Feeling the Force of Feminism

18 06 2008

At present I’m making incursions into enemy territory as I research my MTh thesis, handling the claims and criticisms of academic theology, seeking to keep my head amidst a maelstrom of anti-inspiration invective. The latest area of conflict that I’m billeted in is that of feminist theology, and its proving to be a hard station.

Perhaps before I make any other statements on this, a qualifier is needed. I’m not dealing here with the issue of women in ministry, nor am I speaking of those women who are making an argument for a greater degree of respect to be paid to femininity within the church. I have my own views on each of these issues, but they are not my concern here. Rather, by feminist theology I am speaking of radical feminism, with its virulent antagonism against all things male in Scripture.

I am researching ‘Father language’ in John’s Gospel, with the high incidence of Jesus’ describing God as His Father (with all of the intimacy that such a term suggests) as my focus. By divine providence I am covering this issue at a time when I am preparing for fatherhood myself, and it is proving a rich seam of thought, academically and personally.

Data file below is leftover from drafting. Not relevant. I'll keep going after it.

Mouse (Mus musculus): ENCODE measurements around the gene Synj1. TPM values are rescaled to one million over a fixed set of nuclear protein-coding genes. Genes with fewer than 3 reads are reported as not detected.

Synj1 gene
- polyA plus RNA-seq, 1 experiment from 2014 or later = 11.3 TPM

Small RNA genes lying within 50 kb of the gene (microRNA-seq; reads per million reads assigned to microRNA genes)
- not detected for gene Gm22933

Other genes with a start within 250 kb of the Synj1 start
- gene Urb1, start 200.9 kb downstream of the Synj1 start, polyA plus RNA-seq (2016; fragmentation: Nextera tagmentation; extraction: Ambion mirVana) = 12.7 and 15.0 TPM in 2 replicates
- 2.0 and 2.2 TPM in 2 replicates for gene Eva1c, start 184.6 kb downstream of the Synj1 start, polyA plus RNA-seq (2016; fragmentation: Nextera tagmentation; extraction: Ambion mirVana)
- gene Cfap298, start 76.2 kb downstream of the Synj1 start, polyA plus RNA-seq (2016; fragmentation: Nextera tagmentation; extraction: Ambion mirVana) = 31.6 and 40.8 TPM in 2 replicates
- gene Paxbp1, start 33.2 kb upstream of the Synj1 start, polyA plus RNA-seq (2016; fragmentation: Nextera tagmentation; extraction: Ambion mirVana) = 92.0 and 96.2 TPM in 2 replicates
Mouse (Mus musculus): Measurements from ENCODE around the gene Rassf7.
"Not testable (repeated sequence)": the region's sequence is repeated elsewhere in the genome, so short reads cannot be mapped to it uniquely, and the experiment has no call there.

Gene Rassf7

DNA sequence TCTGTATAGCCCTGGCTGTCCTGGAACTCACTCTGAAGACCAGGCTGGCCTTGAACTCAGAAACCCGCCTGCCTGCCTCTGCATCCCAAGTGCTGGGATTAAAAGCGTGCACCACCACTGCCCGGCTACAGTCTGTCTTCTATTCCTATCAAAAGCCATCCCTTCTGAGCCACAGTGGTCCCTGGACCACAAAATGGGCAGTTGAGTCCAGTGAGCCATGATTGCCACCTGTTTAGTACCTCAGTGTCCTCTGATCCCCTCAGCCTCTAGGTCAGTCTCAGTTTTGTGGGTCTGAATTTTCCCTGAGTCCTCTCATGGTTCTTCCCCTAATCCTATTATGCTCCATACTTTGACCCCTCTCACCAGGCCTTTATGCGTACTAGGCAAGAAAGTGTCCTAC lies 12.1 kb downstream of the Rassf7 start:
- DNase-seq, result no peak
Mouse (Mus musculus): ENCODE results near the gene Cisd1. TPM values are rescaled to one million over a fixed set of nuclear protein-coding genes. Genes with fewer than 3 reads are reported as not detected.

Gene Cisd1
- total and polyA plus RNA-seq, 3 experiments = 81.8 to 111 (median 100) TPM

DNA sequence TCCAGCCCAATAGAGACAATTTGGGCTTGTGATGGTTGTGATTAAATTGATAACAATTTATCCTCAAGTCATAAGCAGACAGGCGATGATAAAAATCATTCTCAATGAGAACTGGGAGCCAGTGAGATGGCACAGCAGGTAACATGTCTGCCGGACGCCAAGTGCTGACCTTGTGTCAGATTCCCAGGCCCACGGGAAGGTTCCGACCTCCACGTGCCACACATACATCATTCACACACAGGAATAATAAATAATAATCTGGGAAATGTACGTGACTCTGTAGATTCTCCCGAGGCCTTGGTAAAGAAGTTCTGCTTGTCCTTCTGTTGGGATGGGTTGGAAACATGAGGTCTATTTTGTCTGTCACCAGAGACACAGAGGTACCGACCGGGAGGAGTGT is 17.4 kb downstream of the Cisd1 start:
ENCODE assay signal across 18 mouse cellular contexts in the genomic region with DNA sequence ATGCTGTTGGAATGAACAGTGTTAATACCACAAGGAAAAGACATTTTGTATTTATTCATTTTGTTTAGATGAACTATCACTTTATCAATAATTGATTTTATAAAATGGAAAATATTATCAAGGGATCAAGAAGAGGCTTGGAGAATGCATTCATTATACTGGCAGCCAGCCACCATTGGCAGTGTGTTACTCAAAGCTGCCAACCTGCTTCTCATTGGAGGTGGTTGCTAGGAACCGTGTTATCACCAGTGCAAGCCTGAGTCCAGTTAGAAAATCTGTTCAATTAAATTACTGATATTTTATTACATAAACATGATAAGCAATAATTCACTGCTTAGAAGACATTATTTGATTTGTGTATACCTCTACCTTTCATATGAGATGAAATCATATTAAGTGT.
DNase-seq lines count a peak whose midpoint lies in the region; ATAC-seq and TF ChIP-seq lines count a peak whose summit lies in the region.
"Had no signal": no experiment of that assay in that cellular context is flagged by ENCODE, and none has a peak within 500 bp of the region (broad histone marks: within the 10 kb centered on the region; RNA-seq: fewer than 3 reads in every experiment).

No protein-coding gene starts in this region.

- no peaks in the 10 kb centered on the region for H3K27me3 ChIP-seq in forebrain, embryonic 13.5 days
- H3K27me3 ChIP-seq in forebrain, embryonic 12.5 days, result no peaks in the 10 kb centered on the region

The sad thing is that feminism seems to hate fatherhood – particularly that of God. I could multiply a whole host of quotes to support the above statement, but one from Karen Bloomquist will more than illustrate:

“A crucial theological agenda in the conversion from patriarchy is the transformation of God-language and imagery. Exclusively male imagery and language for God continues to legitimize patriarchy and the paradigm of male ‘control over’ that undergirds the violence-laden situation we find ourselves in today. It is not that male God-language is in itself generative of violence, but that it comes to function that way within the central power-over dictates of patriarchy…Changing God-language and imagery is not an elitist exercise but a key step in the conversion from patriarchy”. [Quoted in Thompson: The Promise of the Father]

Such statements (and believe me I could fill an entire blog with examples of them) betray something deep at the heart of academic feminist theology – that of the supremacy of the modern reader over the text. Bloomquist is able to assert her own position with frank authority, without any sense of caveat or proviso. Her word is truth, and God’s Word is negotiable. It is fascinating to read from the works of those who feel that the text can be converted by them rather than vice versa, and that they can make demands of God’s Word rather than God’s Word making demands on them.

It is doubtful that any other ideological presumption could carry the sense of self assured authority and absolutism that feminism does. Were I, for instance, to state my views as a conservative evangelical with the same force within theological discourse, my approach would be ruled out of reason as being presuppositional and laden with bias. Feministic approaches seem to feel vindicated in steam rollering the text with little qualification.